Iginla's lead lifts Flames to one win from Cup
TAMPA, Fla. -- It's safe to say that sometime between the second and third period of Game 5, Tampa Bay coach John Tortorella entered the locker room and explained to his players that if they wanted to win the Stanley Cup, they had to match the play of Jarome Iginla and the Calgary Flames.
Right then and there.
That the Lightning weren't able to do that Thursday only adds to the growing reputation of Iginla, arguably the best clutch player in the game today. It also adds to the growing reputation of the workaholic Flames, who beat the Lightning 3-2 in overtime Thursday in the St. Pete Times Forum and are now 60 strong minutes away from a championship season.
"You're not going to win a Game 5 in the finals playing 40 minutes like we played tonight," Tortorella said of his team's dismal effort through the first two periods. "We battled back in the third period. We found our game in the third period and we played a pretty decent overtime. But it simply comes back and bites you in the ass when a team simply wins all the battles in the first 40. They were the quicker team and it comes backs and grabs you."
Did he expect anything less?
The Flames have made a habit of winning the pivotal fifth game of a series this postseason. They did it against the Vancouver Canucks, Detroit Red Wings and San Jose Sharks. Each time they made the road their home and simply outworked their opponents in most every area of the ice.
Iginla set the tone in that regard.
He scored one goal and set up Oleg Saprykin for the game winner, ending overtime at the 14:40 mark. He finished with six shots on goal, each an excellent scoring chance. However no play was better than the one that led to Saprykin's goal.
Tortorella said a turnover up the ice led to the winning goal. But it didn't go unnoticed that Iginla and Tampa Bay center Vincent Lecavalier had been on the ice for a long shift. Lecavalier appeared tired and was looking to get off the ice when Iginla drove hard to the net, an effort that gave Calgary what amounted to a three-on-two opportunity. Iginla, who was double-shifting and playing with his second set of linemates, took a rink-wide pass from Marcus Nilson and put a heavy shot on Nikolai Khabibulin. The goalie stopped the initial shot with his pad, but the rebound shot out directly to the unchecked Saprykin, who had crept to the front of the net and batted it home.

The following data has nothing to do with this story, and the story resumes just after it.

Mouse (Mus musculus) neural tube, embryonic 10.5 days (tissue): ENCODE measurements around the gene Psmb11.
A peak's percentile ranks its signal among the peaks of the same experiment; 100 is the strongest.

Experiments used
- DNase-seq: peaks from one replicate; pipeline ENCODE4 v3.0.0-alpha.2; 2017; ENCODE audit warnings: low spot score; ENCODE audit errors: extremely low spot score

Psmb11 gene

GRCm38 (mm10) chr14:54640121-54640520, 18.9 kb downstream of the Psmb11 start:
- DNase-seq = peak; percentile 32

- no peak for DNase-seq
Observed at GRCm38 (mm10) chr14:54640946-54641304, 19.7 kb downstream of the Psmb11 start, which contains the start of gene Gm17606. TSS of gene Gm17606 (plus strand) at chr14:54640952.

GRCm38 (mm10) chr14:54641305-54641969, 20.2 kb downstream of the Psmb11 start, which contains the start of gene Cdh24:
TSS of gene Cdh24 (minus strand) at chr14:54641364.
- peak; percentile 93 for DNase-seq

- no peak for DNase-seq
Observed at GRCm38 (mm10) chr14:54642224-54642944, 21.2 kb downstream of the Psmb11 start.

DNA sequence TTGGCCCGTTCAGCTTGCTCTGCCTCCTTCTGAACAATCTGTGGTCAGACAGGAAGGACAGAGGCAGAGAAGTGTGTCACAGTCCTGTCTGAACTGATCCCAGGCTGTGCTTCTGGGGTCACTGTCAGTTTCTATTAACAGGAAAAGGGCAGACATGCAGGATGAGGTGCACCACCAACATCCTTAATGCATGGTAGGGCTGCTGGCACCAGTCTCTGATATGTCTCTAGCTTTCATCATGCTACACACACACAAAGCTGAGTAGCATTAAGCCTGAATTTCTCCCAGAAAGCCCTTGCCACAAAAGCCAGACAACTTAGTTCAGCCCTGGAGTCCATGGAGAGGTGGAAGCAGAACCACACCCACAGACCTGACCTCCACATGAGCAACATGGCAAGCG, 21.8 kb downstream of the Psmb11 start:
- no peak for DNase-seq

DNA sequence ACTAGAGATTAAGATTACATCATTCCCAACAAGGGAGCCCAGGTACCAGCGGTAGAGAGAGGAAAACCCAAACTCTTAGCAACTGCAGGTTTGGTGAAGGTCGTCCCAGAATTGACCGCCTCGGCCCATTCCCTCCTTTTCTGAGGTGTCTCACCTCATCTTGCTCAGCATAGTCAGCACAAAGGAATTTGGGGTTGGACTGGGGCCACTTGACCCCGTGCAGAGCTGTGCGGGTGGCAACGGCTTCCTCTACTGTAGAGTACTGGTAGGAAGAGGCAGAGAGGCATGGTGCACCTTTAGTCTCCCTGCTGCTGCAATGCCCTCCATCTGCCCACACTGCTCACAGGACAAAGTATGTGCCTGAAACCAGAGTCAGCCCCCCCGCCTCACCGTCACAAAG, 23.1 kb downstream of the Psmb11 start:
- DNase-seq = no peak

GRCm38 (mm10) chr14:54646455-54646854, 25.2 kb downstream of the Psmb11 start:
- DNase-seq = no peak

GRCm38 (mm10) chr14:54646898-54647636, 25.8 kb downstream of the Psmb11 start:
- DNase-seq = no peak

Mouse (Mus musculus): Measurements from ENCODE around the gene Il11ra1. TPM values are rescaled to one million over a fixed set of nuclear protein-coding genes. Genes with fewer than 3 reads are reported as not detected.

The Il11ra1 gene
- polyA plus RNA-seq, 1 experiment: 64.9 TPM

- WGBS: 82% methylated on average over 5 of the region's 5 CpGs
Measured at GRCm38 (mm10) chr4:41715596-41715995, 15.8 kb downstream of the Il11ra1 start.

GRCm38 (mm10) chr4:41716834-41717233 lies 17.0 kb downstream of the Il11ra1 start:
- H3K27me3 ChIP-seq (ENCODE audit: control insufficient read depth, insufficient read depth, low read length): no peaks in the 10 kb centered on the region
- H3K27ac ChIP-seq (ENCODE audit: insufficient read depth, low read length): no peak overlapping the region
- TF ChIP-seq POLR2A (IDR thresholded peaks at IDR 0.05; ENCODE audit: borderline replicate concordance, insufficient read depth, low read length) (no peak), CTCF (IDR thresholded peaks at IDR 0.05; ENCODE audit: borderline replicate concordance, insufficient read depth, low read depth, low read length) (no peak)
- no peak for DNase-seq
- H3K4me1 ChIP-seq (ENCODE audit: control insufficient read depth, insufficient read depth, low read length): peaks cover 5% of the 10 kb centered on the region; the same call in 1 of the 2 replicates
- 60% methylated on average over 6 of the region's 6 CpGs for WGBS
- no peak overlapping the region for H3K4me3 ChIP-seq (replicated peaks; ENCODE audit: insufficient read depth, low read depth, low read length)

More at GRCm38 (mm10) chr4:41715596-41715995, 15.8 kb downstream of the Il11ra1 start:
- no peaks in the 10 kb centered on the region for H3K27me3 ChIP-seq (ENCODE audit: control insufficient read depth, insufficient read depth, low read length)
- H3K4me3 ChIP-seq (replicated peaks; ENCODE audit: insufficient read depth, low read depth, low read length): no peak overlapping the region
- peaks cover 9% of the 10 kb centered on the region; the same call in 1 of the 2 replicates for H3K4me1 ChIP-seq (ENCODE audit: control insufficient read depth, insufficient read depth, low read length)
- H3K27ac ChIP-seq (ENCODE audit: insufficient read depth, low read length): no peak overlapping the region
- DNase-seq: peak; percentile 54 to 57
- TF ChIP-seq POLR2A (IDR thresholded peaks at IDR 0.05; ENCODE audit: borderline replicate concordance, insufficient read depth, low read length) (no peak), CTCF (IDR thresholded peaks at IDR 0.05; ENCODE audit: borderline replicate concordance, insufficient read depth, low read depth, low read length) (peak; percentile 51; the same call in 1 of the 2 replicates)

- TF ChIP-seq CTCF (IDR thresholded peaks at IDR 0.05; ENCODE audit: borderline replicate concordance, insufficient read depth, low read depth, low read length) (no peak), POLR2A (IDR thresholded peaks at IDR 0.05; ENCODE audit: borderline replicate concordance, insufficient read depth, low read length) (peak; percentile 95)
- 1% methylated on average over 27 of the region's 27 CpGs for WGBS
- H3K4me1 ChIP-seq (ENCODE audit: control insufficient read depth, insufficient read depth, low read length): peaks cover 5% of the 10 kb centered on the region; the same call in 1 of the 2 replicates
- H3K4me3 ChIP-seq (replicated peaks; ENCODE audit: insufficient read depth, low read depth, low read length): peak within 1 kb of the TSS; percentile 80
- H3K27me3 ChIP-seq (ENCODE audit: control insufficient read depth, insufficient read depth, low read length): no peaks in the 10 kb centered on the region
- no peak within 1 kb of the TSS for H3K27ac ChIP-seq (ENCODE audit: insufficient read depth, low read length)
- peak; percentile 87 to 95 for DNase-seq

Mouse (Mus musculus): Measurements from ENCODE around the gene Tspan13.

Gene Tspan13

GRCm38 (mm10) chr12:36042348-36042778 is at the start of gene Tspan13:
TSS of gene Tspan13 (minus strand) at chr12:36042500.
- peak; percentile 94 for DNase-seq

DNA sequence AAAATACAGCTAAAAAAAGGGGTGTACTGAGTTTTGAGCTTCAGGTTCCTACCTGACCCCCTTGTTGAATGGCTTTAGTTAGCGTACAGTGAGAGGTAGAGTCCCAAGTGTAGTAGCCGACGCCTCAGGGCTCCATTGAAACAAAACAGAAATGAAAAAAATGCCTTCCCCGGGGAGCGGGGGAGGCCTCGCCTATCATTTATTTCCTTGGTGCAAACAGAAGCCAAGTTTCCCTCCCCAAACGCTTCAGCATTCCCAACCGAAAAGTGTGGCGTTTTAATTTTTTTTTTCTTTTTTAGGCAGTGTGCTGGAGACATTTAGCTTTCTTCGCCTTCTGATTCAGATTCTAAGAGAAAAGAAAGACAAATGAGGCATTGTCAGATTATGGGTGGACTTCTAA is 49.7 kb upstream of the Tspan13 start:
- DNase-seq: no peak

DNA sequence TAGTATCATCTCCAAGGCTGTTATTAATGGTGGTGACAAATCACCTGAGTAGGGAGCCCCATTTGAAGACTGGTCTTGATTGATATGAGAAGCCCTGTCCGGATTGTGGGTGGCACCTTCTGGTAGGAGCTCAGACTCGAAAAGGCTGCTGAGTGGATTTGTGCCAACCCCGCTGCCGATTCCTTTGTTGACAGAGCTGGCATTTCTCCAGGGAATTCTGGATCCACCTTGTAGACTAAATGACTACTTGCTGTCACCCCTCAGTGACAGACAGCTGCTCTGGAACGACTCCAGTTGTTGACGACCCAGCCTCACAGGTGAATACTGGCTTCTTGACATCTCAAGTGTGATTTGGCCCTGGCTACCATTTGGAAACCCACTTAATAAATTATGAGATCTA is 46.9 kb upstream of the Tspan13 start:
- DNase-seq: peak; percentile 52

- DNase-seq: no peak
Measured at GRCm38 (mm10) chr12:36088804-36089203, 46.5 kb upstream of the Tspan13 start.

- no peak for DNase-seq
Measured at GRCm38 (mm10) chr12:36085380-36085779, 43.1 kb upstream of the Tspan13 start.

"Olie was banging away in there, right in front of the net," Iginla said. "He deserved that goal. He played so hard all night, was banging all night, physical, skating and it was just so good to see that, him get that goal."
Be that as it may, it was an all-world performance by Iginla, who is skating past Lecavalier and some of the other Tampa Bay scorers and toward the Conn Smythe Trophy as the most valuable player in the playoffs. Iginla now leads the playoffs with 13 goals and is tied with Tampa Bay's Brad Richards and Martin St. Louis for the points lead with 22 points.
More importantly, Iginla has nine goals and five assists in the nine games the Flames have played after a loss.
That's the definition of a clutch performer. Marry that to the overall work ethic of the Flames, and it's not surprising that Calgary is one win a way from the franchise's first Cup since 1989.
"At the end, we were rewarded," said Flames coach and general manager Darryl Sutter. "We didn't feel, coming into this game, that we did enough around their net in terms of rebounding and getting screens, and that's exactly how we scored, with a rebound."
That's got to rankle the Lightning, a team that on this night at least did not pay the price to win.
Iginla is always quick to defuse praise and credit teammates, but it's useless. His reputation is soaring and there appears no end in sight.
"This is probably one of the most exciting days right now," said Iginla. "I mean to see that goal ... it was one of the most exciting goals. The whole playoffs we have had some overtime wins and some big goals. It just seems that each game has gotten more exciting to be a part of it, each win, it is a step closer."
"He found his second gear in overtime," Sutter said of Iginla. "That's, again, something that comes from way down inside there somewhere."
Whatever it is and wherever it comes from, Iginla has made it his own.
And that he and the Flames can find it in themselves to do it seemingly every time it matters most was the difference in this game.
If they can find it one more time, it may well be the difference in the series.
Jim Kelley is the NHL writer for ESPN.com.
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